Amid a united front put on by MEPs from across the political spectrum, their plea for political unity came with an all-out assault on the European Council.

Martin Schulz, leader of the Socialists & Democrats group, questioned the role of European Council President Herman Van Rompuy. He said the fact that MEPs primarily work with the member state holding the rotating EU presidency and Van Rompuy's reluctance to take responsibility for key decisions was a basic flaw of the Lisbon Treaty.

The Parliament is also on a collision course with EU foreign policy chief Catherine Ashton over the European External Action Service (EEAS). Asked about rumours that Ashton is considering launching the EEAS tomorrow – against the will of the Parliament – Joseph Daul, president of the European People's Party, said doing so would be "a declaration of war".

Rebecca Harms, president of the Greens/EFA Group in the European Parliament, said it was significant that the four main groups in the Parliament were "standing shoulder to shoulder, speaking with one voice" at such a crucial time.

She said EU leaders have failed to chart a course through the crisis and are jeopardising international efforts at financial reform and climate mitigation.

"The French and Germans have proved to be incapable of reaching consensus. The solution to the crisis cannot boil down simply to budget consolidation packages for member states in difficulty. Instead we need to give thought to how growth and development are possible. All member states are focusing on making saving left right and centre but inequalities must also be overcome," she said.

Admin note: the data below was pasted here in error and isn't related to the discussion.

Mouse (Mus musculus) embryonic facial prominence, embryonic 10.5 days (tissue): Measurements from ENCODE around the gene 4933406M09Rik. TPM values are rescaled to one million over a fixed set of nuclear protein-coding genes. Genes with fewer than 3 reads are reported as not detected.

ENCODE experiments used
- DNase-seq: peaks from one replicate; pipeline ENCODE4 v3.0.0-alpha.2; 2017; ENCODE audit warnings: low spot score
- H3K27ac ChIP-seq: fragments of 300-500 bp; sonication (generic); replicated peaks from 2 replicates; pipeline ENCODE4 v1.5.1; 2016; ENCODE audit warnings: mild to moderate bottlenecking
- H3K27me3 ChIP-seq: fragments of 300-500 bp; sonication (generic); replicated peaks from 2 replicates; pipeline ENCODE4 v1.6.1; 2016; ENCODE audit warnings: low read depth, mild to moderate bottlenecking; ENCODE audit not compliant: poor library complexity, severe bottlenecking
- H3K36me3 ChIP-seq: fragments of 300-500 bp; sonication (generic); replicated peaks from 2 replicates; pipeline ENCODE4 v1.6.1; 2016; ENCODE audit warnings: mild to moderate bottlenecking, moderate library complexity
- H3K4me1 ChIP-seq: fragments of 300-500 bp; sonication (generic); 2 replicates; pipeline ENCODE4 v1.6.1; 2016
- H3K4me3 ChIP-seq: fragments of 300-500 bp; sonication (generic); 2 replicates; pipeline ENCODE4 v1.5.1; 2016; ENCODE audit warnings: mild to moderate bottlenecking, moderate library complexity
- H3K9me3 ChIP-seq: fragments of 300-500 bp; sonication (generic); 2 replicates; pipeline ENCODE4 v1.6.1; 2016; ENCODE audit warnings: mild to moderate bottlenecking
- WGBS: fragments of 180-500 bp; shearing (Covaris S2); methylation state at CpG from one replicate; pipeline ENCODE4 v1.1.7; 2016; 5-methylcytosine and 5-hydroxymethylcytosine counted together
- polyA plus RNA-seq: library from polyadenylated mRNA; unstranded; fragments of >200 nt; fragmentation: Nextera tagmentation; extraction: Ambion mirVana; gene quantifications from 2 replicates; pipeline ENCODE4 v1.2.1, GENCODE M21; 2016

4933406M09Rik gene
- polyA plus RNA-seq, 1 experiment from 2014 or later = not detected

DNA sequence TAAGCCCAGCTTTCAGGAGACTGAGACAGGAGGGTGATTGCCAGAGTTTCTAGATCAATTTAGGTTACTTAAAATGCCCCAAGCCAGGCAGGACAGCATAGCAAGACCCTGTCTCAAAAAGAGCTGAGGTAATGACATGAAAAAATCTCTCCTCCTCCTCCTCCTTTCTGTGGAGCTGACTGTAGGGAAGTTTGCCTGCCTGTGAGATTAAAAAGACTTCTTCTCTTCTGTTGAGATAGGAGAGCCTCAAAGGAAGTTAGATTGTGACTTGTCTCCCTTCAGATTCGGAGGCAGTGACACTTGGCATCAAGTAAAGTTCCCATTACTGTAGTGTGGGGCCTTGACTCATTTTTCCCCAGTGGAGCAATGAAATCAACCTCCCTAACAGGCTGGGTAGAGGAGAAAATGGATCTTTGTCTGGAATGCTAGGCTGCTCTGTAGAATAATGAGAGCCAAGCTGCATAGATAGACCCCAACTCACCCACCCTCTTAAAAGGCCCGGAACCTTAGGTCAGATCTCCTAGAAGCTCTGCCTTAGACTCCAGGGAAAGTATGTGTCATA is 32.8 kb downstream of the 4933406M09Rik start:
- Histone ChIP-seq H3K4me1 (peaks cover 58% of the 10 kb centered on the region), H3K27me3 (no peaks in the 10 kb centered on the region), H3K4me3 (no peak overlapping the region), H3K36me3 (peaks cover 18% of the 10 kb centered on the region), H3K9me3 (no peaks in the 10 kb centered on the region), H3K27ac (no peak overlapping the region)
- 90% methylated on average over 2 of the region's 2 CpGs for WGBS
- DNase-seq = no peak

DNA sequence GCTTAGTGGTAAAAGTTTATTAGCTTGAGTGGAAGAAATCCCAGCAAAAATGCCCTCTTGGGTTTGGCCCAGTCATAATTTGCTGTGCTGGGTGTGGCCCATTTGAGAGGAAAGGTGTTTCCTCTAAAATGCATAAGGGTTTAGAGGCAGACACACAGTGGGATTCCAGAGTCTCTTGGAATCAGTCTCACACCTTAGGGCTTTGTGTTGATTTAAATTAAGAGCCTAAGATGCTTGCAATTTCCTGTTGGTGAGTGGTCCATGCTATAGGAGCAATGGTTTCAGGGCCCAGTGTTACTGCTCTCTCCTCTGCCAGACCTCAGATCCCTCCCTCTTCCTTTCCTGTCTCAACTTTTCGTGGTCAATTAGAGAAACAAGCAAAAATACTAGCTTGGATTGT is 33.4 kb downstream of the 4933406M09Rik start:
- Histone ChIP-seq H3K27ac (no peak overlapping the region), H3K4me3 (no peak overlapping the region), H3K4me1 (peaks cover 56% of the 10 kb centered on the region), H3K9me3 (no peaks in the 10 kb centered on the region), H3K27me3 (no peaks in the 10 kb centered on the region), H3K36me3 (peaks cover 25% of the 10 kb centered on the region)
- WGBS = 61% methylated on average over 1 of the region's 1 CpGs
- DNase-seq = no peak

Harms said the Parliament needs to "close ranks" and take a stand to ensure that financial regulations are in place. She added that member states must show political will to engage in closer integration but that the debate will also have to include citizens. 

Belgian MEP Guy Verhofstadt, leader of the liberal ALDE group in the European Parliament, said the open coordination method used by the European Council had delivered a toothless 'Europe 2020' strategy which risks being wholly ineffective.

He said the Parliament is uniting in an effort to send a signal to EU leaders and the rest of the world. "It's not Greece that's under the microscope. It's the way Europe manages its financial affairs," Verhofstadt said.

French MEP Joseph Daul, leader of the European People's Party group, said EU leaders must "stop acting like nothing has changed" and embrace the Community approach.

As the Greek crisis raged, the last European Council conclusions in March underlined that "overall economic policy coordination will be strengthened".

Leaders also stressed that "coordination at the level of the euro zone will be strengthened in order to address the challenges the euro area is facing". "The Commission will present by June 2010 proposals in that respect, making use of the new instruments for economic coordination offered by Article 136 of the Treaty," reads the final text.

Article 136 of the Lisbon Treaty states that the EU Council of Ministers – representing the 27 member states – can adopt measures concerning eurozone countries in order "to strengthen the coordination and surveillance of their budgetary discipline" and "to set out economic policy guidelines for them".

The permanent president of the EU Council, Herman Van Rompuy, set up an ad hoc task force to reach this target and strengthen the EU Stability Pact.

  • 17 June: EU leaders meet in Brussels to discuss 'Europe 2020' and economic governance.